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Friday, June 26, 2020

Pandemic Parenting Was Already Relentless. Then Came Summer. - The New York Times

Pandemic Parenting Was Already Relentless. Then Came Summer. - The New York Times

Pandemic Parenting Was Already Relentless. Then Came Summer.
A survey shows that parents feel increasing pressure to make up for children’s lost educational and enrichment time.

American parents spend more time and money on their children than ever — and that was before the pandemic. Now, with remote school ending for the summer and a far-from-normal fall expected, parenting is becoming only more demanding.

It’s not just that children need more supervision, with their usual activities closed. Unlike previous generations of parents, today’s feel pressured to use time with their children for active engagement and continual teaching. Now that pressure is compounded by fears about missing months of education, and about widening gaps between children whose parents can provide significant at-home enrichment and those whose parents cannot.

Three-quarters of parents of children under 12, and 64 percent of parents of teenagers, said it was more important to do parent-led educational activities with their children this summer than in previous summers, found a new survey by Morning Consult for The New York Times. Sixty-four percent of parents of children under 12 said they felt pressure to do this, an increase from 58 percent earlier in the pandemic. Just 17 percent said they did not feel this pressure.
These days, Madeleine Senger, 13, sets her alarm for 6:30 a.m. and begins the day reading, then practicing piano. Some days she has virtual classes from her home in Denver — online camps, book club and cooking class, in addition to online tutors for math, Spanish, piano and writing. Her parents hired a Spanish tutor based in Guatemala as well as several teachers from her school to do individual or small-group classes. Madeleine also joined a start-up children’s newspaper, the Corona Courier.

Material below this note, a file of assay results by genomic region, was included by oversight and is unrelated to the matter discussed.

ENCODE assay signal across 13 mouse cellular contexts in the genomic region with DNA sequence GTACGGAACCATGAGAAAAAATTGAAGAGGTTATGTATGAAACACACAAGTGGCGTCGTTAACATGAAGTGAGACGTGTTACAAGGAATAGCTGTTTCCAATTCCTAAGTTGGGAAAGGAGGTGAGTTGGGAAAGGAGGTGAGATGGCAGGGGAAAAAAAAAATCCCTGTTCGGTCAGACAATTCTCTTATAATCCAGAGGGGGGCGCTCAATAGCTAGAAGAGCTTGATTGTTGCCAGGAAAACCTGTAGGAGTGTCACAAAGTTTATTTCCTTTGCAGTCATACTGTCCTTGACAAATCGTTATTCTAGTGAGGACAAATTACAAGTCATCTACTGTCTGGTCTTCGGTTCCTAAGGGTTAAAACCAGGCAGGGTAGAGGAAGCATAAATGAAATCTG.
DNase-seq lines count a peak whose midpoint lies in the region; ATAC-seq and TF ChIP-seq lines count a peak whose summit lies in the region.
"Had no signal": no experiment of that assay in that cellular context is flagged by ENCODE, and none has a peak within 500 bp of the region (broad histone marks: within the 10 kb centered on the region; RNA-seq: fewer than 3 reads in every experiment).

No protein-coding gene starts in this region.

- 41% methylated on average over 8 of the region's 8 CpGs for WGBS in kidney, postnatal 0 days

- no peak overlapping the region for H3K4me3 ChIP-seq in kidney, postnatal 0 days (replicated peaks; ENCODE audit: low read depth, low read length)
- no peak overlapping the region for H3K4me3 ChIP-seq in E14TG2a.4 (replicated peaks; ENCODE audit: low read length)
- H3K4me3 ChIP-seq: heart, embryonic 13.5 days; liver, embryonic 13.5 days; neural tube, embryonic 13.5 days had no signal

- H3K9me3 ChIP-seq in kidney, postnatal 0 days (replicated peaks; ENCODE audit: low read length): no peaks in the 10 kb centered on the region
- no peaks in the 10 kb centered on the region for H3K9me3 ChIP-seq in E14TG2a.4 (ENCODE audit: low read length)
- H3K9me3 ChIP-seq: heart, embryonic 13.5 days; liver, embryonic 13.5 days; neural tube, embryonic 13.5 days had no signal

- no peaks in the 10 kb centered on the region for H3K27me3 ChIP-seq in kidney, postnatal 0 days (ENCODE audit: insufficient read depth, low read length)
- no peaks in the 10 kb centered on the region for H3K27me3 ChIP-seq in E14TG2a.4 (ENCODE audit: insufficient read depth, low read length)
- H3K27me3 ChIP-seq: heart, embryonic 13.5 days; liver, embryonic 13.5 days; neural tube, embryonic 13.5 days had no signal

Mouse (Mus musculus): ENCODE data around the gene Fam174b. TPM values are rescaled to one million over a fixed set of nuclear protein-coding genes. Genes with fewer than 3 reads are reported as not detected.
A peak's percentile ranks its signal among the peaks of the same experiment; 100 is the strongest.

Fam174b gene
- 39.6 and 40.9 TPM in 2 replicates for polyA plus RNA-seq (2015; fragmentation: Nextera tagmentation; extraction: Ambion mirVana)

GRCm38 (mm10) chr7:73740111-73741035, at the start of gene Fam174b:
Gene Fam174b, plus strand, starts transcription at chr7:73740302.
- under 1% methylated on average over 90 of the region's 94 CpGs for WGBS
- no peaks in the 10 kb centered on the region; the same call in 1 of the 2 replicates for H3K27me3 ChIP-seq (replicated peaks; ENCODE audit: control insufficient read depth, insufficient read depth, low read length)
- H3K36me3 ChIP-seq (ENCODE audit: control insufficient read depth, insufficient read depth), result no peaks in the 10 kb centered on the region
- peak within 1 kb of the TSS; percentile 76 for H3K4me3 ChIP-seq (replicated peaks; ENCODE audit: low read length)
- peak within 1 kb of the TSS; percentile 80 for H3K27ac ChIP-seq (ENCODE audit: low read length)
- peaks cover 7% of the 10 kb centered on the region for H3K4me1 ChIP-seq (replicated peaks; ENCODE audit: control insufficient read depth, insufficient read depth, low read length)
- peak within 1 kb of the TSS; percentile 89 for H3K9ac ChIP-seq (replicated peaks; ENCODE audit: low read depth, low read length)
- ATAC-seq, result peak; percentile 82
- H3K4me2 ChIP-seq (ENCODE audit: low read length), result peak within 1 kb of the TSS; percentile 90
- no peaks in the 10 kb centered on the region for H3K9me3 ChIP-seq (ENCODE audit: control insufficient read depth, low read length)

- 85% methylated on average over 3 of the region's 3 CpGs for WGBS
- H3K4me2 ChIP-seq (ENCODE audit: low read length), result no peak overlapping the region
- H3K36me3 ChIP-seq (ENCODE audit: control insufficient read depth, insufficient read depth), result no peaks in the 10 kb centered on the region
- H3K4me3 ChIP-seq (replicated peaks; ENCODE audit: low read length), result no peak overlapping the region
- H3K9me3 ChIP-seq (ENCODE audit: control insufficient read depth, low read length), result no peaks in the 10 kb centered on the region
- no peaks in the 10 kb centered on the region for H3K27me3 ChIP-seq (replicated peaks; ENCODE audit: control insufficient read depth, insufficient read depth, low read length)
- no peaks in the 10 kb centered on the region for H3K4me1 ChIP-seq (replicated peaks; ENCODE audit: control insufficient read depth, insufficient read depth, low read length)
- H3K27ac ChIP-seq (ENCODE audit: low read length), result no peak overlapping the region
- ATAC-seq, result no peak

“We want her to be happy and at the same time learn and avoid the summer slump, and the slump from the end of last year and what we expect in the coming year,” said Madeleine’s father, Joel Senger, a school librarian.
Madeleine already excels at school, said her mother, Alexis Senger, a consultant and lecturer on higher education budgeting policy. But, she said: “We want to prepare her and keep her active and engaged. College is going to be the only way to survive in this future where none of us know what will exist.”

Social scientists call this intensive parenting. They have found it has become the expectation of most parents, across race and class divides (although richer parents are more able to carry it out). Unlike helicopter parenting, which was more about keeping children physically safe, intensive parenting is about enriching them with one-on-one attention and extracurricular activities.

Intensive parenting grew in part from discoveries about how much children’s early experiences shape their outcomes. It’s also fueled by financial anxiety, with more pressure to get a degree from a good college and land on the right side of the economic divide amid rising inequality — a competition the economists Valerie and Garey Ramey termed “the rug rat race.” CONTINUE READING: Pandemic Parenting Was Already Relentless. Then Came Summer. - The New York Times